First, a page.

|Repository:||Georgia Historical Society|
|Creator:||Scarborough, William, 1776-1838.|
|Title:||William Scarbrough articles of association and copartnership|
|Extent:||0.05 cubic feet (1 folder)|
William Scarbrough (1776-1848) was born in Pasquotank County, North Carolina on 18 February 1776. He was the son of William and Lucy Sawyer, a North Carolina shipbuilder and trader. He married Julia Bernard on 18 April 1805 and had they had ten children.
Scarbrough moved to Savannah, Georgia in 1798 after serving an apprenticeship under Severin Erichson in Denmark, England, Germany, and Spain from 1796 to 1798. In Savannah, he built a prosperous commercial and shipping business and became a successful landowner. He was also a business and society leader with partners in Augusta, Georgia; New York, New York; and Liverpool, England. In the early 1800s, Scarbrough hired William Jay, architect, to build a massive Regency-style house on West Broad Street in Savannah; the house was completed in time for President James Monroe's visit to Savannah in May 1819.
Scarbrough was instrumental in the formation of the Savannah Steam Ship Company. The company bought a 320-ton sailing vessel and outfitted it with a steam engine, bent smokestack, and a side paddle wheel in New Jersey and New York. The vessel arrived in Savannah from New York by sail and steam in April 1819 and was available for President Monroe to steam down the Savannah River to Tybee Island and back. On 22 May 1819, the S.S. Savannah traveled from Savannah and reached Liverpool on June 20, and arrived in St. Petersburg on September 15; it returned to the Savannah River on November 30. The S.S. Savannah made history as the first steamship to cross the Atlantic Ocean. It did not, however, prove prosperous for Scarbrough. Financial problems began to plague Scarbrough, and after the government refused to buy the steamship, he was forced to have the engines removed and turn the ship into a sailing packet. On 5 November 1821, the S.S. Savannah wrecked off the coast of Fire Island, New York, a loss from which Scarbrough never recovered financially. He eventually sold his family's plantation in North Carolina and the West Broad Street house.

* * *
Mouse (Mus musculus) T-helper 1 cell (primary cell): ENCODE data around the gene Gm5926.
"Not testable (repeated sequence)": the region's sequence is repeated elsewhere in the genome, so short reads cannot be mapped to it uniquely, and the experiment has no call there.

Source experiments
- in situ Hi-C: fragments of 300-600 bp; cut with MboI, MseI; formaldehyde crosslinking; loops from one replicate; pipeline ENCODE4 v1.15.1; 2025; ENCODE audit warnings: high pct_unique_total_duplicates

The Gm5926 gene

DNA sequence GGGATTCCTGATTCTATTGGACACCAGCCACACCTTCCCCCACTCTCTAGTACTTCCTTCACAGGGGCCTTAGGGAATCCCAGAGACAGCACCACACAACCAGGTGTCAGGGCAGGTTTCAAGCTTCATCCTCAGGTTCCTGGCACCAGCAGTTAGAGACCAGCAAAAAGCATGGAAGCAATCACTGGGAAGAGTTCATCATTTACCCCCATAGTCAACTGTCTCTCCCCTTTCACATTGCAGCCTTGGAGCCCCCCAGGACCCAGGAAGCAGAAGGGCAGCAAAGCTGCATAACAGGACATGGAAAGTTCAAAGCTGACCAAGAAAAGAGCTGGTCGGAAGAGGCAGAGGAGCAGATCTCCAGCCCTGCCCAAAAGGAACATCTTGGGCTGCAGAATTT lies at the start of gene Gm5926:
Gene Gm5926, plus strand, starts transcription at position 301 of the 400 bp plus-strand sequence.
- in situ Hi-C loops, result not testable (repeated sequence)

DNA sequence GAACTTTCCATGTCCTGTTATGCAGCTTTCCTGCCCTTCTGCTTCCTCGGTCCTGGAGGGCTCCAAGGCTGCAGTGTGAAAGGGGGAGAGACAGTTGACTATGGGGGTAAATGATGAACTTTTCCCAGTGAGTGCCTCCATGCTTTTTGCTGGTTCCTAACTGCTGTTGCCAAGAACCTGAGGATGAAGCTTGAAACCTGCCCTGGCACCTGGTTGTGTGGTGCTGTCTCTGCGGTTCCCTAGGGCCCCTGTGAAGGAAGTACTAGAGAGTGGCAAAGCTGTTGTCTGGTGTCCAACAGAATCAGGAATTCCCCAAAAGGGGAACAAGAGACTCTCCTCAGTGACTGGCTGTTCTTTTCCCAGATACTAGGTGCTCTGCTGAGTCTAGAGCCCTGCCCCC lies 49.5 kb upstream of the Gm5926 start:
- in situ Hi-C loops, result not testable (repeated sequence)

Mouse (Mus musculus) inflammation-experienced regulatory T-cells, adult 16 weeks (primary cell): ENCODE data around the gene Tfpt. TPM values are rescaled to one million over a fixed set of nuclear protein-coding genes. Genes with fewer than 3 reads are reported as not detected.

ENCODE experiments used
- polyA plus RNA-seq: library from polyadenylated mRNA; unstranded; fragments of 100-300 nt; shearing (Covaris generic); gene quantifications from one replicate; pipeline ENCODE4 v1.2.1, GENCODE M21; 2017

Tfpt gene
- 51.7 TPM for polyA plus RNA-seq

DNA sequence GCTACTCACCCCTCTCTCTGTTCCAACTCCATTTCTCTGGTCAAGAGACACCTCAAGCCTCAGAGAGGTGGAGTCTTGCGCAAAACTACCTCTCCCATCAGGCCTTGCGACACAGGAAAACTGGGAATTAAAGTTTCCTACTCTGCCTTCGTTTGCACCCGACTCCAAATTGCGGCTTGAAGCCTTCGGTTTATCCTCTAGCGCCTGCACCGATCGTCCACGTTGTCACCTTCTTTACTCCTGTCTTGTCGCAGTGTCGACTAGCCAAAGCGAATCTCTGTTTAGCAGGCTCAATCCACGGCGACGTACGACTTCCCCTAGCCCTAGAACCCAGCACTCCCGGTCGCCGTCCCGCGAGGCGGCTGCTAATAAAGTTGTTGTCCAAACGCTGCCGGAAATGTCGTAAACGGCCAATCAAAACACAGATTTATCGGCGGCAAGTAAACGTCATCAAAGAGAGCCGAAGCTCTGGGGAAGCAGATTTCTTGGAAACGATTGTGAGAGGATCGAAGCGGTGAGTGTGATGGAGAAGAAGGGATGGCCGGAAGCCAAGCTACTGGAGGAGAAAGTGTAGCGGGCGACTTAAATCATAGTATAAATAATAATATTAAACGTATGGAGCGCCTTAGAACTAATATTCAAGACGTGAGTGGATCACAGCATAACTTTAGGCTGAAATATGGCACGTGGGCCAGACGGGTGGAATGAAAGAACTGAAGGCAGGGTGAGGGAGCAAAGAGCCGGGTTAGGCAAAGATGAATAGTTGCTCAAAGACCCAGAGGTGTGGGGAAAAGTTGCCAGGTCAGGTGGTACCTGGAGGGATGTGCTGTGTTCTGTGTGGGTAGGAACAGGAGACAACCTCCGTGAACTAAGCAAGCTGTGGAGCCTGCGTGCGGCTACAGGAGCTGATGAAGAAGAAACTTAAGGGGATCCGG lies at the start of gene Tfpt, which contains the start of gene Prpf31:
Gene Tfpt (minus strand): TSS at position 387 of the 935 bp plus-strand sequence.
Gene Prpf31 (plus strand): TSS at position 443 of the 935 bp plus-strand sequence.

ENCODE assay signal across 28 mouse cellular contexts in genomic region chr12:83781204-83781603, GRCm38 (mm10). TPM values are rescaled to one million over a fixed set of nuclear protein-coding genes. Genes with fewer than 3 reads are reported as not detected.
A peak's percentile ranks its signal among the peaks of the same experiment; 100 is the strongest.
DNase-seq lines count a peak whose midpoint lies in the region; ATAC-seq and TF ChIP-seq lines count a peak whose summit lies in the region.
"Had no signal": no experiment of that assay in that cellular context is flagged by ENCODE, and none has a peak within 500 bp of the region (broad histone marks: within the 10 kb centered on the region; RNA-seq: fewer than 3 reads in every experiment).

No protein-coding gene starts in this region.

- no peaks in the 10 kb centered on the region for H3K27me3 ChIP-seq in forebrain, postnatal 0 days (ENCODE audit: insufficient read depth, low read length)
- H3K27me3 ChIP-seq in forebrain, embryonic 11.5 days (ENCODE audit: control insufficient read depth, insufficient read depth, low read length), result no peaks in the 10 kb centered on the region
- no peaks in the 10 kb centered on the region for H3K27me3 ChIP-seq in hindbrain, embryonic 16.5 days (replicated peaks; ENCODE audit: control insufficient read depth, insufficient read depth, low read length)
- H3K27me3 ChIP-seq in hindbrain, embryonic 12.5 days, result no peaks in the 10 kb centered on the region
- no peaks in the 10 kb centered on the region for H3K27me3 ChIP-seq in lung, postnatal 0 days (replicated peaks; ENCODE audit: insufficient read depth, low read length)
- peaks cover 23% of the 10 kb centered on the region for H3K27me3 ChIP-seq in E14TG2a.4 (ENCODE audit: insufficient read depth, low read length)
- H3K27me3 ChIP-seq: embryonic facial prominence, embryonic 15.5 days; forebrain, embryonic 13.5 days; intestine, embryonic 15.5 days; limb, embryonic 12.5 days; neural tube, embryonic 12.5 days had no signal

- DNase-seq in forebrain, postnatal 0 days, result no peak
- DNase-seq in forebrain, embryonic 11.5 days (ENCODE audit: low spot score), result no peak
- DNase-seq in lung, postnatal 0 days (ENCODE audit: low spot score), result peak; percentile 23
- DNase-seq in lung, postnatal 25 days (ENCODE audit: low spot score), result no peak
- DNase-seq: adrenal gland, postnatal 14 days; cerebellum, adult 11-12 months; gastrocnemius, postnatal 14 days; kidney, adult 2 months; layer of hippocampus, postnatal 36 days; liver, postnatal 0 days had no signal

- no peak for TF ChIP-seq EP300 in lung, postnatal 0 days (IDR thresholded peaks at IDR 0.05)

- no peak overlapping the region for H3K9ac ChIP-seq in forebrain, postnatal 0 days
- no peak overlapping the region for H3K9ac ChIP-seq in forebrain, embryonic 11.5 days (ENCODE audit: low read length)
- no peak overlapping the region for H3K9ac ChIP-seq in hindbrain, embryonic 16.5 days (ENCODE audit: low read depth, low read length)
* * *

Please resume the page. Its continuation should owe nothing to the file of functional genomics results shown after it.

In the late 1820s and into the 1830s, Scarbrough recovered enough to hold a job as an agent for the Upper Darien Steam Rice and Saw Mill in Darien, Georgia. During this time, he wrote papers on the mechanism of the steam pump and causes of explosions in steam boilers. He also received a patent on 8 April 1835 for an invention improving the steam engine for use on boats with paddle wheels. In late 1835, Scarbrough returned to Savannah and held several minor elected positions. On 1 June 1838, after leaving Savannah with his son-in-law, Godfrey Barnsley, on a business trip to Liverpool, England William Scarbrough died in New York City.
This collection contains the Articles of Association and Copartnership between William Scarbrough and Joseph P. McKinee of New York, New York that were agreed to on 7 January 1818.
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